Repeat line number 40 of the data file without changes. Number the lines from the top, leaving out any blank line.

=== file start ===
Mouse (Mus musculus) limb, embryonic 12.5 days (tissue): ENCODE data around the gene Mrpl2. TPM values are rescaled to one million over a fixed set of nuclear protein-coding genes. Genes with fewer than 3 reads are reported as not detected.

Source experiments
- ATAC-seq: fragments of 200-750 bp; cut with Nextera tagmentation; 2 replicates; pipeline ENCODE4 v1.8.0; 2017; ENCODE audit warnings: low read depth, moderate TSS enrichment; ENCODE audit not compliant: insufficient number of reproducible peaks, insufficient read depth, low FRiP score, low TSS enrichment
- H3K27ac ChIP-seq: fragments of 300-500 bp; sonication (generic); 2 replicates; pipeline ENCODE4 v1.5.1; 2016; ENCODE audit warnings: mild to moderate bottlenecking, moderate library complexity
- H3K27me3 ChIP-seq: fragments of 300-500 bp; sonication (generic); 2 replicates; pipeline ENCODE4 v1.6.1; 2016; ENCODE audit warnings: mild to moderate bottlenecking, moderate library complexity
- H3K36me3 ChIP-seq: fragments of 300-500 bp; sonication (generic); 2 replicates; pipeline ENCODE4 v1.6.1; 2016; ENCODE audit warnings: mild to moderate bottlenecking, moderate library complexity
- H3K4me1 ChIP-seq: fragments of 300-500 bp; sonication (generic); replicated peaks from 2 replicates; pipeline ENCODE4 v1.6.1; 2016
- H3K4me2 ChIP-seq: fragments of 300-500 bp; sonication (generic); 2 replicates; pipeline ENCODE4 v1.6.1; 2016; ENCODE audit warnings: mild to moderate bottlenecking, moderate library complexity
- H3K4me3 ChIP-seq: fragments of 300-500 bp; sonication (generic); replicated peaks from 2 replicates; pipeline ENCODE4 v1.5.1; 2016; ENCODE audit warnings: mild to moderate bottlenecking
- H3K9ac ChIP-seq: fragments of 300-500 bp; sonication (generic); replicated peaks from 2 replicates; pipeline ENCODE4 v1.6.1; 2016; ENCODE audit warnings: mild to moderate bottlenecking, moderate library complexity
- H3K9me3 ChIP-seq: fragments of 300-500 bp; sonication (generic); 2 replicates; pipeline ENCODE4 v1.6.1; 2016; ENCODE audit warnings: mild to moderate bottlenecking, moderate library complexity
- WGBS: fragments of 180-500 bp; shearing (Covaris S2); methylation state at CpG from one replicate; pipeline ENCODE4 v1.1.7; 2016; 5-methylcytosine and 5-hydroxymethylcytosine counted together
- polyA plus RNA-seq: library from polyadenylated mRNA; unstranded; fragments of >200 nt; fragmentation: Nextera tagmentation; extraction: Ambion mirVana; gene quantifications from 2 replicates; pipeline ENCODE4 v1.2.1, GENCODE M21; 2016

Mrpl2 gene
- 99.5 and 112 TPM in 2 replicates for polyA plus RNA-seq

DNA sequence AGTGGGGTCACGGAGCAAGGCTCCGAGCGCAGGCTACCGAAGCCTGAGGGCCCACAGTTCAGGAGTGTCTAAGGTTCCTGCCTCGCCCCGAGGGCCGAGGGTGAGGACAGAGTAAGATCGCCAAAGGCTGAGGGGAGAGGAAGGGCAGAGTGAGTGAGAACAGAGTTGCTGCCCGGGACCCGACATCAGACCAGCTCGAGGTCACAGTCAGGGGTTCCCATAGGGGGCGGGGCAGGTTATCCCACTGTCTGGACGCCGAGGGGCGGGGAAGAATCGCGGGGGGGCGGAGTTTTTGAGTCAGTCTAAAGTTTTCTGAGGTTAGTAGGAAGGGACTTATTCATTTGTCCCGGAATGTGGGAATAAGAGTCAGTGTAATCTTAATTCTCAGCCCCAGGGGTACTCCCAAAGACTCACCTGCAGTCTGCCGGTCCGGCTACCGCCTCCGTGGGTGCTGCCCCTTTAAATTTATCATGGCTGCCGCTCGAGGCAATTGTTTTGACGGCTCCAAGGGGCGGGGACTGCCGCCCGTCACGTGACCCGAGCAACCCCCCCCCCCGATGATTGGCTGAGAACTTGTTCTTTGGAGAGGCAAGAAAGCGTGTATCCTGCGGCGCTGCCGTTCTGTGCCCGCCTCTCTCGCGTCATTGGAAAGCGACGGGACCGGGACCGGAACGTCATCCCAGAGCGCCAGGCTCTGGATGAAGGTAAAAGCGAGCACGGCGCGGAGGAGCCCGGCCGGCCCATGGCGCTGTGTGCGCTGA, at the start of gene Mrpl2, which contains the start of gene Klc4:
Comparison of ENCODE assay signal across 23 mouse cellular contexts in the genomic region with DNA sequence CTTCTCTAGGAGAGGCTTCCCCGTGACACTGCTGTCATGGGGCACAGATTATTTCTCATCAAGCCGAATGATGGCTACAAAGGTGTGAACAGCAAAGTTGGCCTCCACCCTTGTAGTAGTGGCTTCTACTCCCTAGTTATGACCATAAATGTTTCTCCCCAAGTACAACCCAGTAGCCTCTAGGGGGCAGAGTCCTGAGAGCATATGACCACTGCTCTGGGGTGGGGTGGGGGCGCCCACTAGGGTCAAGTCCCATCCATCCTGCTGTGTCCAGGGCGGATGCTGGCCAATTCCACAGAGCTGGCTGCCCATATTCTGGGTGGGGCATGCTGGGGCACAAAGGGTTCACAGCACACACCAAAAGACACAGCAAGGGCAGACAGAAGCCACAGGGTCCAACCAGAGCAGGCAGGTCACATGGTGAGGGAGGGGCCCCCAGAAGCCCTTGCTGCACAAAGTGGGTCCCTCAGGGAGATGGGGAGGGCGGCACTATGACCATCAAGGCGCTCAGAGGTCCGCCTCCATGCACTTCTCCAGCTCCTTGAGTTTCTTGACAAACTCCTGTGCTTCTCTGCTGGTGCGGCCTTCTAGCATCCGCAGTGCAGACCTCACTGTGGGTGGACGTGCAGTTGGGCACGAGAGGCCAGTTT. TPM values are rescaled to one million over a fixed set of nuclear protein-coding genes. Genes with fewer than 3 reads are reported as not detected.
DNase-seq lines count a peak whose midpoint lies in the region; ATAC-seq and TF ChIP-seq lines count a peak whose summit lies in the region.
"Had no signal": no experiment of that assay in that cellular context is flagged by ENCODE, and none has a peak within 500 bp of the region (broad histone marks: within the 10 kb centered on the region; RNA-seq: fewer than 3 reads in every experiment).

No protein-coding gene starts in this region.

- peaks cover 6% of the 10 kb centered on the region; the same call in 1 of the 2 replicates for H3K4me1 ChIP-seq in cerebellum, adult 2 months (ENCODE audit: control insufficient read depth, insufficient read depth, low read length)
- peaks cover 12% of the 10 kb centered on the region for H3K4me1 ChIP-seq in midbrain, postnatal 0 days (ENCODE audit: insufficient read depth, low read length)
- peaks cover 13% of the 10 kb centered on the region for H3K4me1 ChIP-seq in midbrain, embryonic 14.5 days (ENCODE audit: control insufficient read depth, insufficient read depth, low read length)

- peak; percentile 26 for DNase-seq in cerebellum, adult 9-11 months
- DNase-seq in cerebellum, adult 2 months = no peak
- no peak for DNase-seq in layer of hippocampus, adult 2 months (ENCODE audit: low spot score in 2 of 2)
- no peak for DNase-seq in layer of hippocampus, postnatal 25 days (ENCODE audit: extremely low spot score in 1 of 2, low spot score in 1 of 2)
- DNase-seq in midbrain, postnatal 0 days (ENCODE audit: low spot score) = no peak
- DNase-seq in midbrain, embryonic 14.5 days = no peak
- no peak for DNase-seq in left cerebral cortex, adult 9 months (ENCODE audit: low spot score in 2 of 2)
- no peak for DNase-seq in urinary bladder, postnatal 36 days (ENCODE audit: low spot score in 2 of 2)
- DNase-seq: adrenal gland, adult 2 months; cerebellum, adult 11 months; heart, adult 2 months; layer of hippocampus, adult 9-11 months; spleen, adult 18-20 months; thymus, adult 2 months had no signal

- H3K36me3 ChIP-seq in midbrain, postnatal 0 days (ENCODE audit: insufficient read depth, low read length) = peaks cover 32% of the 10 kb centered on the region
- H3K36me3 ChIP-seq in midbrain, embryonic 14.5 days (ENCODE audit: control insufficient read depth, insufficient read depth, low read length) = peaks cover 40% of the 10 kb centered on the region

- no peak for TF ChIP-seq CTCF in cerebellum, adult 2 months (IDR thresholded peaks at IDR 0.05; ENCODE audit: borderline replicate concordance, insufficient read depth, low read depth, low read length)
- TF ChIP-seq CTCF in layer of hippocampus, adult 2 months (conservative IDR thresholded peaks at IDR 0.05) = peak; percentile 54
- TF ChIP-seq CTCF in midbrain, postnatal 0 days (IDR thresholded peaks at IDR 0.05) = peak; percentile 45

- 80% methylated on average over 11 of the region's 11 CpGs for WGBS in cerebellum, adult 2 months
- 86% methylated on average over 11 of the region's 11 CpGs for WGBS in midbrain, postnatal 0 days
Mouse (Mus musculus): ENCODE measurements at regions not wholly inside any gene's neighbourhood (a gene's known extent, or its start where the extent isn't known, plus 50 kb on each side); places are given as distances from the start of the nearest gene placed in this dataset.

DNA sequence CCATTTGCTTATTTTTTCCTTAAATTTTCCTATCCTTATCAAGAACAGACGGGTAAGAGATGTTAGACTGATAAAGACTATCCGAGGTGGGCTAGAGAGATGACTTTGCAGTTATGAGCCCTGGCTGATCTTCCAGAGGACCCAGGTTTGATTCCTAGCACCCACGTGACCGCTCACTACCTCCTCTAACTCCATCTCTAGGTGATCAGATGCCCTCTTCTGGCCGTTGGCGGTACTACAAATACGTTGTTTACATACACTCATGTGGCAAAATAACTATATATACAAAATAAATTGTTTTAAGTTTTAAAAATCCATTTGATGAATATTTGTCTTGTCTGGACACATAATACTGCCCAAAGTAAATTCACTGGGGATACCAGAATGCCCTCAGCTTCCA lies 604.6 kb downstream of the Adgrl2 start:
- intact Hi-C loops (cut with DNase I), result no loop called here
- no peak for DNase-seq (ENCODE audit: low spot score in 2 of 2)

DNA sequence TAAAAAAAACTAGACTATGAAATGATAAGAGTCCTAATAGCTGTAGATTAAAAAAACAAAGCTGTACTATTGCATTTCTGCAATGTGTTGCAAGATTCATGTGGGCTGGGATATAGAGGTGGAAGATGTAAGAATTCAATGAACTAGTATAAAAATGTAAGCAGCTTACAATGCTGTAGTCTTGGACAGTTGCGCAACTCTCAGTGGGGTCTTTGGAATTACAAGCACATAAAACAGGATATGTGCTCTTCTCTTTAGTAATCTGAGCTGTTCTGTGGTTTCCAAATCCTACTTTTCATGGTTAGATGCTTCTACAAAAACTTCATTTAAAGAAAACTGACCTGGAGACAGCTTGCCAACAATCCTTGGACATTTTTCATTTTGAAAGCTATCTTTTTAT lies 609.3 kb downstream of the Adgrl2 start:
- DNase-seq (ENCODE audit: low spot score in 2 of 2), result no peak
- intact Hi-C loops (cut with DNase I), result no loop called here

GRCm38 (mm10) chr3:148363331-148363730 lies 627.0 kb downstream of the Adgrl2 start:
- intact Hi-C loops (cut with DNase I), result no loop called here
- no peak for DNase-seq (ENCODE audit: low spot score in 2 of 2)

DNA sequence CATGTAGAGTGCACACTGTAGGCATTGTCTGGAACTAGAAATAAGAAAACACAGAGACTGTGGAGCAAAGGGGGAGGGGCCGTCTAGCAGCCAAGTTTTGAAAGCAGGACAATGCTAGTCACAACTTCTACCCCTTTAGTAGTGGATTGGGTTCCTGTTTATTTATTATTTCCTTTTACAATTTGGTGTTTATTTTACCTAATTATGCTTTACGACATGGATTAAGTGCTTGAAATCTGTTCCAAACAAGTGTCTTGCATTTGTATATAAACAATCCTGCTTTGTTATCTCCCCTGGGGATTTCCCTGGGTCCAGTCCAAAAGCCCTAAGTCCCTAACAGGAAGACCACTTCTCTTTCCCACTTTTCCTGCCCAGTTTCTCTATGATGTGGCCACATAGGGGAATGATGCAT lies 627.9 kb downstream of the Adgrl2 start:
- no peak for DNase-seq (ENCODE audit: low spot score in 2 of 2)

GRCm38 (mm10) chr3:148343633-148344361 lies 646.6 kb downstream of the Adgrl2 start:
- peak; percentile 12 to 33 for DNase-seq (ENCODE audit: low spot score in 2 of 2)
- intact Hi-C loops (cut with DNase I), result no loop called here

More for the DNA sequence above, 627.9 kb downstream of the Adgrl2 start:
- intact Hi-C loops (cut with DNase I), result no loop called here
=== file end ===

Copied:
Mouse (Mus musculus): ENCODE measurements at regions not wholly inside any gene's neighbourhood (a gene's known extent, or its start where the extent isn't known, plus 50 kb on each side); places are given as distances from the start of the nearest gene placed in this dataset.